General Chat Thread, Steve Jobs : Visionary or not? in General; To save cluttering up the RIP thread, I thought it easier to start this here so the RIP thread doesn't ...
7th October 2011, 11:05 AM #1
Steve Jobs : Visionary or not?
To save cluttering up the RIP thread, I thought it easier to start this here so the RIP thread doesn't get too far distracted (partly because of me I admit) from the original topic that a man had died of pancreatic cancer and may he rest in peace (that, I can't disagree with).
So, if you type into google "Steve Jobs visionary" you get page after page of results from news sites saying how a visionary has died and he changed the way the world works, his ideas have scuplted our society, etc etc.
I came across a Daily Mail article which offered up some interesting points, and had it been on any tech site would probably have been taken seriously. The points made are valid I feel, and if people can look past the source of it, and actually read the article and see what they think:
Steve Jobs dead: Brilliant, yes, but he wasn't an Einstein | Mail Online
I also found this article offering info on the history of the iPod too:
Steve Jobs is NOT a Visionary; Get Off the Bandwagon Cultists - Forbes
Personally the way I see it, he took what was already there, polished it and made changes. The tech was already there, he just added to it and changed the way things happened.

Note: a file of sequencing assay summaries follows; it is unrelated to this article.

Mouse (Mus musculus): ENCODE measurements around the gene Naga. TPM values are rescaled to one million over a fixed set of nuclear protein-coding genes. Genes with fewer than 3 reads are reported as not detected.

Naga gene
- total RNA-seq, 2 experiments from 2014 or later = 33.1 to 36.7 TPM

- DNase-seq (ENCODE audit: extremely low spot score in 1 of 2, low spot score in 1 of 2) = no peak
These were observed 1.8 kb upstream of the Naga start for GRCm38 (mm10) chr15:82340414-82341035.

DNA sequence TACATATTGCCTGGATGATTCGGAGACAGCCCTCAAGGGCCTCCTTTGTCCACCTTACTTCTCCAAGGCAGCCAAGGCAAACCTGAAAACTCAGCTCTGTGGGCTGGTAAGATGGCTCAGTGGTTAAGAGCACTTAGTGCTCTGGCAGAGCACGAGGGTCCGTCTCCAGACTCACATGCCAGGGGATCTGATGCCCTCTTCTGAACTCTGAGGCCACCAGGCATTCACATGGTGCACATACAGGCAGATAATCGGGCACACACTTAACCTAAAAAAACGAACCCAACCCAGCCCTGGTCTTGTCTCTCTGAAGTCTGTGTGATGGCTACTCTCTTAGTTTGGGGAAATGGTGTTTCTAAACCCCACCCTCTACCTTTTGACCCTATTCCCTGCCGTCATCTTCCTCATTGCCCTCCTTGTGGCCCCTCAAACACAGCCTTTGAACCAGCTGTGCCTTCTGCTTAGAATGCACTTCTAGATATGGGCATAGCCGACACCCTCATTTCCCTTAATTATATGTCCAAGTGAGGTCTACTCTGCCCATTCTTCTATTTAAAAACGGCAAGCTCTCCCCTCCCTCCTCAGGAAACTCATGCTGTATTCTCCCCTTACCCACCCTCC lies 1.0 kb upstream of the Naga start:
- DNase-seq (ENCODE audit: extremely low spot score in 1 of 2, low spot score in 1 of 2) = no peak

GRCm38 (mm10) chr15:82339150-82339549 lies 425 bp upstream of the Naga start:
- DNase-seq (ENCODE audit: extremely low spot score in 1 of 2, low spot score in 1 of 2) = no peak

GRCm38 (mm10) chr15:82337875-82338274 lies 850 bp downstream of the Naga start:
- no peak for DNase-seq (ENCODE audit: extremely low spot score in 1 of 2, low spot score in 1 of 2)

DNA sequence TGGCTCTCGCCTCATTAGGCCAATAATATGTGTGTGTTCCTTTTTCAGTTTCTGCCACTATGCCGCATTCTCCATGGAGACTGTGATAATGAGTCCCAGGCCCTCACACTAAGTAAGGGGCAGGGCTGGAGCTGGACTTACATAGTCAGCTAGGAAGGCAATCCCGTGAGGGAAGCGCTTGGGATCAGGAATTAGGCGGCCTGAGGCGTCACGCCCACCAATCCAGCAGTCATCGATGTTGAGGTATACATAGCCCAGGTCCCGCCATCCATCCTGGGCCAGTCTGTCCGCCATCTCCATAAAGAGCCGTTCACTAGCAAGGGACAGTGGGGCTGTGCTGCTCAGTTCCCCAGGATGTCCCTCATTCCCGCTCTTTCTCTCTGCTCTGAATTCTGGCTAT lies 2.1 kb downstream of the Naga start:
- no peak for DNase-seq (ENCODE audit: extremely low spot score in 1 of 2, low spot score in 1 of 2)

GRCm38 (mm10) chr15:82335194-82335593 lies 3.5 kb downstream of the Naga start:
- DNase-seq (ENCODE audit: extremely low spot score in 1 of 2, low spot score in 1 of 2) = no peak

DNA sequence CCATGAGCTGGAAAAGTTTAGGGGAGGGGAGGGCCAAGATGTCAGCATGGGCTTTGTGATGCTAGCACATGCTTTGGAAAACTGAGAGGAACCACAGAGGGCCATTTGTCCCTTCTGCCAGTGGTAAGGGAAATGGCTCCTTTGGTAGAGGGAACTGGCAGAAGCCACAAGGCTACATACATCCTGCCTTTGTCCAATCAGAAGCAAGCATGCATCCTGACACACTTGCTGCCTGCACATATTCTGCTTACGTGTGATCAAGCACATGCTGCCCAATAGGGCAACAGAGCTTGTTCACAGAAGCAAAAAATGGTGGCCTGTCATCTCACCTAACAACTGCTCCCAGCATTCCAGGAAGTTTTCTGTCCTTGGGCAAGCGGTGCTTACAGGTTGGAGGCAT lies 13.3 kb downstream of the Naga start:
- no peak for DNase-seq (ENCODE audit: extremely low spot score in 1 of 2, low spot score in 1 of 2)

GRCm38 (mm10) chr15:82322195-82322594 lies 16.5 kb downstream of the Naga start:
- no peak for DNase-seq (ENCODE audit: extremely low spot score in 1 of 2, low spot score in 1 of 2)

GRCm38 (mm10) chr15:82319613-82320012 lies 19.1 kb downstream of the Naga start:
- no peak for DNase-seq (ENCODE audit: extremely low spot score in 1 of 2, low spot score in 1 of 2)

What do people see as more groundbreaking, the very first commercial fuel propelled aeroplane, or the one five years later that went a little bit faster and had comfier seats inside? You could argue the plane 5 years later set the standards for air travel comfort, etc....but does it make it a visionary tale?
I know people will disagree with me, fair enough, I'm hoping this can actually lead to some sort of proper discussion, not just another "apple r rubbish/i heart apple" argument.
7th October 2011, 11:19 AM #2
as i've said previously, what he did with apple, stimulated competition like very little else. Without Jobs and the IPhone, we would not have the competition/playing catchup from HTC and the like. Without Apple's aggressive marketing (and lets not be mistaken here, Apple IS mainly marketing) we would not have the choice NOT to use apple.
7th October 2011, 11:23 AM #3
He didnt even design the ipod, which was what sparked the whole apple back from the dead..
It was some english guy called Jon Ives Jonathan Ive - Wikipedia, the free encyclopedia who was the main reason apple did so well..
Thanks to RabbieBurns from:
7th October 2011, 11:25 AM #4
But this is the point I'm making. Read the Forbes article. Jobs himself did not create the iPod/Pad/Phone himself, others done that. I'm not saying their products didn't change certain aspects of the game, but to proclaim one man as a visionary when all he done was own the company is a bit much.
Originally Posted by Oaktech
Some of the images being shown on the BBC etc are as if the second coming of Jesus has just ended with his death.
@RabbieBurns : according to the Forbes article it is also attributed to Tony Fadell
Fadell worked for Philips’ (NYSE: PHG) Strategy and Ventures Division and attempted to develop ‘digital audio strategies.’ After his time at Philips, he started his own company called Fuse to further develop his vision: the iPod.
7th October 2011, 11:25 AM #5
it's never the indians that get the credit, always the chiefs.
Nobody argues that brunel was a great engineer, but he didn't rivet anything in his life...